GlaxoSmithKline (GSK.L) CEO Emma Walmsley, who will be grilled by shareholders on Wednesday afternoon, has said the company aims to make sales of more than £33bn ($46bn) by 2031.
This comes as the firm is under pressure due to activist investor Elliot Management building up a multi-billion-pound stake in the pharma giant; lagging behind in the coronavirus vaccines race compared with rivals such as AstraZeneca (AZN.L); and its profit taking a hit.
Steve Clayton, manager of the HL Select UK Income Shares fund, which has a position in GSK, earlier said: "Elliot have a reputation for shaking up underperforming businesses and driving strategic change."
The company has now said a demerger “to create a new world leader in consumer healthcare” is confirmed for mid-2022, ahead of the meeting due to take place at 2pm BST on Wednesday.
Shares in the firm, which had earlier fallen, were up 0.9%.
GSK said it is offloading its consumer unit to “unlock the potential of New GSK and consumer healthcare, strengthen New GSK's balance sheet and maximise value for shareholders”.
By 2026, cash generated from operations for "New GSK" is expected to exceed £10bn.
Walmsley, who took over in 2017, said: "The benefits of the huge transformation we have driven since 2017 are now clear. We have strengthened our R&D and commercial execution, and transformed our group structure and capital allocation, while driving a profound cultural change with new leadership. Together, we are now ready to deliver a step-change in growth for New GSK and unlock the value of consumer healthcare.”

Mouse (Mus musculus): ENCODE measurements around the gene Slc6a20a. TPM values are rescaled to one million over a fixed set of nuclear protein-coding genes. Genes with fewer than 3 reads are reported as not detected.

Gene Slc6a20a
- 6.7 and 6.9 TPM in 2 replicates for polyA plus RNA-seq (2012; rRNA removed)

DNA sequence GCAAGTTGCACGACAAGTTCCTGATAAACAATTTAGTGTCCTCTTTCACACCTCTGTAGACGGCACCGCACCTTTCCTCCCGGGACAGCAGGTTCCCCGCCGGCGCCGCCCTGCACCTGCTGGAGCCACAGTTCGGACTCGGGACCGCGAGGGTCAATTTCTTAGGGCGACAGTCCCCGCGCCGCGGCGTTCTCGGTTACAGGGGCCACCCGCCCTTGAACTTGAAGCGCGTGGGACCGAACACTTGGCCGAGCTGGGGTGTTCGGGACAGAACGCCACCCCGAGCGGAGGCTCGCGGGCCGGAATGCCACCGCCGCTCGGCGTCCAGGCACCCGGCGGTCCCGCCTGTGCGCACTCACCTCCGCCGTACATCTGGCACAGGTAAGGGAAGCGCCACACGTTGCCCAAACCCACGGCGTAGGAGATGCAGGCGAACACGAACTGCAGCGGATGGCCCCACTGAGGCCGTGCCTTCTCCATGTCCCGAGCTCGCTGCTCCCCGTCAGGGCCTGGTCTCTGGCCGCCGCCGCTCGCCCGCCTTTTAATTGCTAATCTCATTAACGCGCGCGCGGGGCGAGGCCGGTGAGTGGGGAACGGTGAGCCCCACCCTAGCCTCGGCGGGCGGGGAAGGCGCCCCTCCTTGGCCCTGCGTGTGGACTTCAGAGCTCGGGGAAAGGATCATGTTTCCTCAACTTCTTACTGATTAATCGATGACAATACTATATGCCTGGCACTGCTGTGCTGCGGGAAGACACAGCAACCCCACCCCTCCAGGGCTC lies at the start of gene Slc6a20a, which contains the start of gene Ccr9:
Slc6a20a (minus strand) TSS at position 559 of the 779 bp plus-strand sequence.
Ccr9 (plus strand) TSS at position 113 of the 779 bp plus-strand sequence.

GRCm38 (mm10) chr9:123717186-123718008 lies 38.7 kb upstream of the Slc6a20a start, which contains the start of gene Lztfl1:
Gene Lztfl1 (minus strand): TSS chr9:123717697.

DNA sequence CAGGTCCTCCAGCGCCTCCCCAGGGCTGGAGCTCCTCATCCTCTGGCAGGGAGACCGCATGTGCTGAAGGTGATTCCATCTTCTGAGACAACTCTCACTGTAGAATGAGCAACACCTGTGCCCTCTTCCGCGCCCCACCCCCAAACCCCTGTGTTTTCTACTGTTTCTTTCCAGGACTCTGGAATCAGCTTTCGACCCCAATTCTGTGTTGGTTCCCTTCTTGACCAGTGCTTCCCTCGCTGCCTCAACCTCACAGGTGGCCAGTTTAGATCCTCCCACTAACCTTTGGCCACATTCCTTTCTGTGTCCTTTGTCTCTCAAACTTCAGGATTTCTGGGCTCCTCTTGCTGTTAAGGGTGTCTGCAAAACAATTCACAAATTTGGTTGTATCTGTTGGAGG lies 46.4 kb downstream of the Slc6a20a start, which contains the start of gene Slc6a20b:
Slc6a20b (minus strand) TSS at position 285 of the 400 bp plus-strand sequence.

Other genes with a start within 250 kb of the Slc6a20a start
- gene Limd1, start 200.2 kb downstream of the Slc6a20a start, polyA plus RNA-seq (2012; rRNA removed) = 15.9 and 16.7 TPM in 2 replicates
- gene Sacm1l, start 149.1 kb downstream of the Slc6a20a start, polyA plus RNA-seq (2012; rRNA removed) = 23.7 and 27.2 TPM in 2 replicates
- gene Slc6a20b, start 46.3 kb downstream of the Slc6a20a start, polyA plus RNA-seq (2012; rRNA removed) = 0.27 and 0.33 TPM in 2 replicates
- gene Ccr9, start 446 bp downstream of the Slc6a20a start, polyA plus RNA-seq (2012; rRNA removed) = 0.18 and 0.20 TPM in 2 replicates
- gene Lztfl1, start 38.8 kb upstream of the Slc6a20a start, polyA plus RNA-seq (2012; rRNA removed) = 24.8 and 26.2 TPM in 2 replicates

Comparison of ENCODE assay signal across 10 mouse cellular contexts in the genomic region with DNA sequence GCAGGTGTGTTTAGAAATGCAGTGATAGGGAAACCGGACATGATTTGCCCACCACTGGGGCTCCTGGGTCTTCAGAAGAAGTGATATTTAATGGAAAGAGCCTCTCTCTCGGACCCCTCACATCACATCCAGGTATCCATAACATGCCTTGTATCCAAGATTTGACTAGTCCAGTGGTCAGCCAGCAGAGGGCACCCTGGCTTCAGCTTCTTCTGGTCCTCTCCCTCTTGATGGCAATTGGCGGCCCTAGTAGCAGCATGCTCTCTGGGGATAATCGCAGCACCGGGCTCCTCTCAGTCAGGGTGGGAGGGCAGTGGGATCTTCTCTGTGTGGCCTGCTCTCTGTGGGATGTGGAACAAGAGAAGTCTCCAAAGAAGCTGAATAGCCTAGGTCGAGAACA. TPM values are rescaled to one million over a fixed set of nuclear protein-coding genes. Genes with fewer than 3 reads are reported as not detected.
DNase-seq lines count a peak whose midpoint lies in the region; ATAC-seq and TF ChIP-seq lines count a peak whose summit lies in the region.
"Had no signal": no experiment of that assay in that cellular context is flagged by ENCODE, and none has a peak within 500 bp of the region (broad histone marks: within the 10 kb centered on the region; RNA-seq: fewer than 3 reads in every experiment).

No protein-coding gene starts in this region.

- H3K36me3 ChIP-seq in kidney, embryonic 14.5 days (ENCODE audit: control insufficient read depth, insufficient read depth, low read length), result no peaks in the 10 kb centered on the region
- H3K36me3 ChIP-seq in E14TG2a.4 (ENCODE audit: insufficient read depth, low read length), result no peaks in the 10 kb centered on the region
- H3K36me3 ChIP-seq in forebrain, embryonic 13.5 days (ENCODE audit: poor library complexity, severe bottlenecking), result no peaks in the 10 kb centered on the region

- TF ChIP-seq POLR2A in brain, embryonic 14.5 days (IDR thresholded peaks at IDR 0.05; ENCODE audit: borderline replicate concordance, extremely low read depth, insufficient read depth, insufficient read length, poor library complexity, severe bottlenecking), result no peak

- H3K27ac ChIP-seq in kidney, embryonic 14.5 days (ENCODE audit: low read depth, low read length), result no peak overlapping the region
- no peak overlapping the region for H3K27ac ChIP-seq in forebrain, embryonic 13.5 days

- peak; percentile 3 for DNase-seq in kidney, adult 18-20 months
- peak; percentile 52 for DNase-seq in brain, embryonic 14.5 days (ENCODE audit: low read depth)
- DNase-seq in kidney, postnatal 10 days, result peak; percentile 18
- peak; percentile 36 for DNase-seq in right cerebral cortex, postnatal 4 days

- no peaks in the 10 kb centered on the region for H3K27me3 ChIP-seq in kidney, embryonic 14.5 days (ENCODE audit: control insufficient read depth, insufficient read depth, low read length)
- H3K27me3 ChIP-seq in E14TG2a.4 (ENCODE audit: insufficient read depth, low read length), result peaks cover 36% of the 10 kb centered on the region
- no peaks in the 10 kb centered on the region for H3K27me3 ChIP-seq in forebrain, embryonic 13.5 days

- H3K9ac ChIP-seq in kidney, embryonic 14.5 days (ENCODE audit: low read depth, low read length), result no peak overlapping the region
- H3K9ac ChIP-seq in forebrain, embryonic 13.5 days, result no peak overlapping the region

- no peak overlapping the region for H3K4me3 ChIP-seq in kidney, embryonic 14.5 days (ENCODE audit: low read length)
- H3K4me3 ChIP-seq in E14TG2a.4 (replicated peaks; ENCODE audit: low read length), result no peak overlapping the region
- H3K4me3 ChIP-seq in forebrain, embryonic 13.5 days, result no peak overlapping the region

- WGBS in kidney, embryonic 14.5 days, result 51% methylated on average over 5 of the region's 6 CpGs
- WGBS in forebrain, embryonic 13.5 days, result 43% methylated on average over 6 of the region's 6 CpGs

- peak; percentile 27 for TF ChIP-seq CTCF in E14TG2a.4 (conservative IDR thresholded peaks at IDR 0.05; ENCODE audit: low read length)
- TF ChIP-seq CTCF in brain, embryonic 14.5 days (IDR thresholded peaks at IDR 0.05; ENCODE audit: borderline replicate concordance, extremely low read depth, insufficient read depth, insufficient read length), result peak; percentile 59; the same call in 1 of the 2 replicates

Sam Fazeli, senior pharmaceuticals analyst at Bloomberg Intelligence, told Yahoo Finance UK: "The critical thing I am looking for is how the company is going to change its pharma R&D track record, given that several of its big moves into oncology have not worked out.
"On the other hand, I am a big fan of their vaccines business and do not agree that it should be spun off, especially given the potential huge opportunity with the RSV [respiratory syncytial virus] vaccine. But even there, we question Glaxo's decision not to enter the race for a COVID-19 vaccine, and its bet on the CureVac technology, which has so far come up short."
Results of GSK's work on a COVID vaccine with French company Sanofi are expected in the coming months.
New GSK will target a dividend starting at 45p per share in 2023, the company's first full year of operation and it will retain up to 20% of GSK's holding in the new consumer arm as a short-term financial investment.
Prior to the demerger, New GSK is also expected to receive a dividend of up to £8bn from the unit.
An update on the prospects for the new consumer healthcare is planned for investors in early 2022.
The company said changes to its portfolio and network within its vaccines and pharma have led to annual cost savings delivery of £0.5bn and proceeds from divestment of non-core brands of £1.4bn
In the first quarter of 2021, the company saw strong growth in new pharmaceutical products, but this was offset by stocking and pandemic disruption. Adjusted operating profit fell 30% in the period to £1.9bn ($26bn), while turnover was £7.4bn, down 18%.
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